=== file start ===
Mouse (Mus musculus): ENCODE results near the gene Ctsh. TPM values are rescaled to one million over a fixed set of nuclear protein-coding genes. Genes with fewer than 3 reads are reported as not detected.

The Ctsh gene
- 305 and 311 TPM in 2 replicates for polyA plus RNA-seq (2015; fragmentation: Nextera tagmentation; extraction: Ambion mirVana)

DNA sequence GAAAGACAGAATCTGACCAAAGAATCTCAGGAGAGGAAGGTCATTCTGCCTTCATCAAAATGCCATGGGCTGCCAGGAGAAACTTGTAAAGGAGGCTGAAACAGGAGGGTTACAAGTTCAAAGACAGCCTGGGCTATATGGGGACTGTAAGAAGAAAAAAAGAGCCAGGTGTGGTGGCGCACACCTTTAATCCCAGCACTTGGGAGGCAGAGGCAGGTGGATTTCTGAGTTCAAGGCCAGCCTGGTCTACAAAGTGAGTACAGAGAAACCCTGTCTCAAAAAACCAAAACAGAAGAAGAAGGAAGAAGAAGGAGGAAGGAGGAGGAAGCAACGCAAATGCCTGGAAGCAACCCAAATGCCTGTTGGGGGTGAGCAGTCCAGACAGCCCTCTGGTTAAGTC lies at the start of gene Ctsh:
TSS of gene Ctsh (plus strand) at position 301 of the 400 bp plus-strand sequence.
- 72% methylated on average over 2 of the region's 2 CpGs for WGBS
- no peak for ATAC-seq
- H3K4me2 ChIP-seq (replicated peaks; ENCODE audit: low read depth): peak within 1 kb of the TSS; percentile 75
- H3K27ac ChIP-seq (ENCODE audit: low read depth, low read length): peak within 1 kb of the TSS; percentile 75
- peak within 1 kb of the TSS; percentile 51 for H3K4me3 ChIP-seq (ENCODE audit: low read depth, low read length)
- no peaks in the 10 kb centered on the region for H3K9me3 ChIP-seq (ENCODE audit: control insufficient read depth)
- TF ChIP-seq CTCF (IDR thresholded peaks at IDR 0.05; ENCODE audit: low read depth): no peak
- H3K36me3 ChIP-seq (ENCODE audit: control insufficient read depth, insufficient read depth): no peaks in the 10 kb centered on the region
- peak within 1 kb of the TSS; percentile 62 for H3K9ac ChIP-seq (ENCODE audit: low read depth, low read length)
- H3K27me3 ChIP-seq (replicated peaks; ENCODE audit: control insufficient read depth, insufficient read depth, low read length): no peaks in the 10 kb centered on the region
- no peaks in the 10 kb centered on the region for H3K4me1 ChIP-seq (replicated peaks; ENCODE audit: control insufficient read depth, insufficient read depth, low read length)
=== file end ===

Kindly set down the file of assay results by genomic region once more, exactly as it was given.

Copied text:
Mouse (Mus musculus): ENCODE results near the gene Ctsh. TPM values are rescaled to one million over a fixed set of nuclear protein-coding genes. Genes with fewer than 3 reads are reported as not detected.

The Ctsh gene
- 305 and 311 TPM in 2 replicates for polyA plus RNA-seq (2015; fragmentation: Nextera tagmentation; extraction: Ambion mirVana)

DNA sequence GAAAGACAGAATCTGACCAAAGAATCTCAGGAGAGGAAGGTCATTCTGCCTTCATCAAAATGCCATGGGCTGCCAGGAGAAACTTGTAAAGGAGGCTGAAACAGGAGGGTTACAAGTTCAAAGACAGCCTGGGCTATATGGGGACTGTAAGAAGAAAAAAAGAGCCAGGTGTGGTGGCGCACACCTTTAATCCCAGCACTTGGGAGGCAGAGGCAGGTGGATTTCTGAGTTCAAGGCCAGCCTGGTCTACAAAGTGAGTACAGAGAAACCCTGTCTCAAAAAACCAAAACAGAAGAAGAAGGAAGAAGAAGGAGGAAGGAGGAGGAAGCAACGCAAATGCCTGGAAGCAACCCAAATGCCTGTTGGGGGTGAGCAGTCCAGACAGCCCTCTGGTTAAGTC lies at the start of gene Ctsh:
TSS of gene Ctsh (plus strand) at position 301 of the 400 bp plus-strand sequence.
- 72% methylated on average over 2 of the region's 2 CpGs for WGBS
- no peak for ATAC-seq
- H3K4me2 ChIP-seq (replicated peaks; ENCODE audit: low read depth): peak within 1 kb of the TSS; percentile 75
- H3K27ac ChIP-seq (ENCODE audit: low read depth, low read length): peak within 1 kb of the TSS; percentile 75
- peak within 1 kb of the TSS; percentile 51 for H3K4me3 ChIP-seq (ENCODE audit: low read depth, low read length)
- no peaks in the 10 kb centered on the region for H3K9me3 ChIP-seq (ENCODE audit: control insufficient read depth)
- TF ChIP-seq CTCF (IDR thresholded peaks at IDR 0.05; ENCODE audit: low read depth): no peak
- H3K36me3 ChIP-seq (ENCODE audit: control insufficient read depth, insufficient read depth): no peaks in the 10 kb centered on the region
- peak within 1 kb of the TSS; percentile 62 for H3K9ac ChIP-seq (ENCODE audit: low read depth, low read length)
- H3K27me3 ChIP-seq (replicated peaks; ENCODE audit: control insufficient read depth, insufficient read depth, low read length): no peaks in the 10 kb centered on the region
- no peaks in the 10 kb centered on the region for H3K4me1 ChIP-seq (replicated peaks; ENCODE audit: control insufficient read depth, insufficient read depth, low read length)